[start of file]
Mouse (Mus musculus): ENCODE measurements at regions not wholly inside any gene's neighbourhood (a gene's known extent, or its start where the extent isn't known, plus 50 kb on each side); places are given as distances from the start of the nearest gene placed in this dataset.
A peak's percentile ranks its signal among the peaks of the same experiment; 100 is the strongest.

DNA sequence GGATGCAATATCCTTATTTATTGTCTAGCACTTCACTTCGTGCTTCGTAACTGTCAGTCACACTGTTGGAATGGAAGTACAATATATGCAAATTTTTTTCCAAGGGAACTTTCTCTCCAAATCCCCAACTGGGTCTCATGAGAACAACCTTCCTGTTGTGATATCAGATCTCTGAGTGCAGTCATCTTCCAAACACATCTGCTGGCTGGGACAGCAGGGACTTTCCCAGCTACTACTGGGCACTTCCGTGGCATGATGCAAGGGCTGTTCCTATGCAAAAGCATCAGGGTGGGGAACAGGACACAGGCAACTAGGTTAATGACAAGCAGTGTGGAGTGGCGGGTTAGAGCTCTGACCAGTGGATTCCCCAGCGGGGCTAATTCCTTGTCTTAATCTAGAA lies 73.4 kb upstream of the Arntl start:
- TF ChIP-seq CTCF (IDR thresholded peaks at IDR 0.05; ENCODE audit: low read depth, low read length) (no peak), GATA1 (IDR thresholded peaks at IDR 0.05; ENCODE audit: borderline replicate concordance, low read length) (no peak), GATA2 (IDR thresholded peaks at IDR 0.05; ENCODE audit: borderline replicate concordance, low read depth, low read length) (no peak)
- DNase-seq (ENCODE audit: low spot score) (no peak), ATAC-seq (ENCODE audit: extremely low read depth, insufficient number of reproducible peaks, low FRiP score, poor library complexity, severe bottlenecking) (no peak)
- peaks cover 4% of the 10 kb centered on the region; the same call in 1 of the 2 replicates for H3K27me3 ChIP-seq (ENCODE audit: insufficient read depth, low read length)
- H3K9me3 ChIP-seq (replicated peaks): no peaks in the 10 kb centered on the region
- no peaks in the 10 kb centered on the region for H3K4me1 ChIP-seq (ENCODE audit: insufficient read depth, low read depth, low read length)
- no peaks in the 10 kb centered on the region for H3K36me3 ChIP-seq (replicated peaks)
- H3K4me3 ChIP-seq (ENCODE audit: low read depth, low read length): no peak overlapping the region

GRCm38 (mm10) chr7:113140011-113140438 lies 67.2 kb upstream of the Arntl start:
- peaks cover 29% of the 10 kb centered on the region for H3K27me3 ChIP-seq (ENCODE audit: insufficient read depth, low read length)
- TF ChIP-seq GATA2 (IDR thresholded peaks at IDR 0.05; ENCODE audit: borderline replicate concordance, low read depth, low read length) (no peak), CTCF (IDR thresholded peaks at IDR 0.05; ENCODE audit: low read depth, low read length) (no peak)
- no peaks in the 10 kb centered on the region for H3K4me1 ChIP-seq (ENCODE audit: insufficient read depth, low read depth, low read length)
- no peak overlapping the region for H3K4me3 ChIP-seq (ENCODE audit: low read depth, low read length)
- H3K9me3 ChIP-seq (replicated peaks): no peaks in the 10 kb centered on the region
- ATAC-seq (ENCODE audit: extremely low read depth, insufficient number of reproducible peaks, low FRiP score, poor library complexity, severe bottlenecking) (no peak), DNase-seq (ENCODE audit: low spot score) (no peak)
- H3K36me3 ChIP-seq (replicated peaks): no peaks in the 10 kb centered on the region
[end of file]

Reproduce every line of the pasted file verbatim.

Mouse (Mus musculus): ENCODE measurements at regions not wholly inside any gene's neighbourhood (a gene's known extent, or its start where the extent isn't known, plus 50 kb on each side); places are given as distances from the start of the nearest gene placed in this dataset.
A peak's percentile ranks its signal among the peaks of the same experiment; 100 is the strongest.

DNA sequence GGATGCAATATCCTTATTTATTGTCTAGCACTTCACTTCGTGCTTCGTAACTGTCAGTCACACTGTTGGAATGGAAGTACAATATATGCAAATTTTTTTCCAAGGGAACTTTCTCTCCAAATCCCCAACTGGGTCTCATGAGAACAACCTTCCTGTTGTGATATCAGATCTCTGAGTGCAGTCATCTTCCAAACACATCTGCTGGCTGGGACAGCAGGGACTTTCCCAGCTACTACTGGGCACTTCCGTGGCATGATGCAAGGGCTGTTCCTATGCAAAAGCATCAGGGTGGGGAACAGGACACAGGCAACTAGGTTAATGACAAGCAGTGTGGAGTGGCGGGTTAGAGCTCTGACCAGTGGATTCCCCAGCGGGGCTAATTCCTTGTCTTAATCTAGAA lies 73.4 kb upstream of the Arntl start:
- TF ChIP-seq CTCF (IDR thresholded peaks at IDR 0.05; ENCODE audit: low read depth, low read length) (no peak), GATA1 (IDR thresholded peaks at IDR 0.05; ENCODE audit: borderline replicate concordance, low read length) (no peak), GATA2 (IDR thresholded peaks at IDR 0.05; ENCODE audit: borderline replicate concordance, low read depth, low read length) (no peak)
- DNase-seq (ENCODE audit: low spot score) (no peak), ATAC-seq (ENCODE audit: extremely low read depth, insufficient number of reproducible peaks, low FRiP score, poor library complexity, severe bottlenecking) (no peak)
- peaks cover 4% of the 10 kb centered on the region; the same call in 1 of the 2 replicates for H3K27me3 ChIP-seq (ENCODE audit: insufficient read depth, low read length)
- H3K9me3 ChIP-seq (replicated peaks): no peaks in the 10 kb centered on the region
- no peaks in the 10 kb centered on the region for H3K4me1 ChIP-seq (ENCODE audit: insufficient read depth, low read depth, low read length)
- no peaks in the 10 kb centered on the region for H3K36me3 ChIP-seq (replicated peaks)
- H3K4me3 ChIP-seq (ENCODE audit: low read depth, low read length): no peak overlapping the region

GRCm38 (mm10) chr7:113140011-113140438 lies 67.2 kb upstream of the Arntl start:
- peaks cover 29% of the 10 kb centered on the region for H3K27me3 ChIP-seq (ENCODE audit: insufficient read depth, low read length)
- TF ChIP-seq GATA2 (IDR thresholded peaks at IDR 0.05; ENCODE audit: borderline replicate concordance, low read depth, low read length) (no peak), CTCF (IDR thresholded peaks at IDR 0.05; ENCODE audit: low read depth, low read length) (no peak)
- no peaks in the 10 kb centered on the region for H3K4me1 ChIP-seq (ENCODE audit: insufficient read depth, low read depth, low read length)
- no peak overlapping the region for H3K4me3 ChIP-seq (ENCODE audit: low read depth, low read length)
- H3K9me3 ChIP-seq (replicated peaks): no peaks in the 10 kb centered on the region
- ATAC-seq (ENCODE audit: extremely low read depth, insufficient number of reproducible peaks, low FRiP score, poor library complexity, severe bottlenecking) (no peak), DNase-seq (ENCODE audit: low spot score) (no peak)
- H3K36me3 ChIP-seq (replicated peaks): no peaks in the 10 kb centered on the region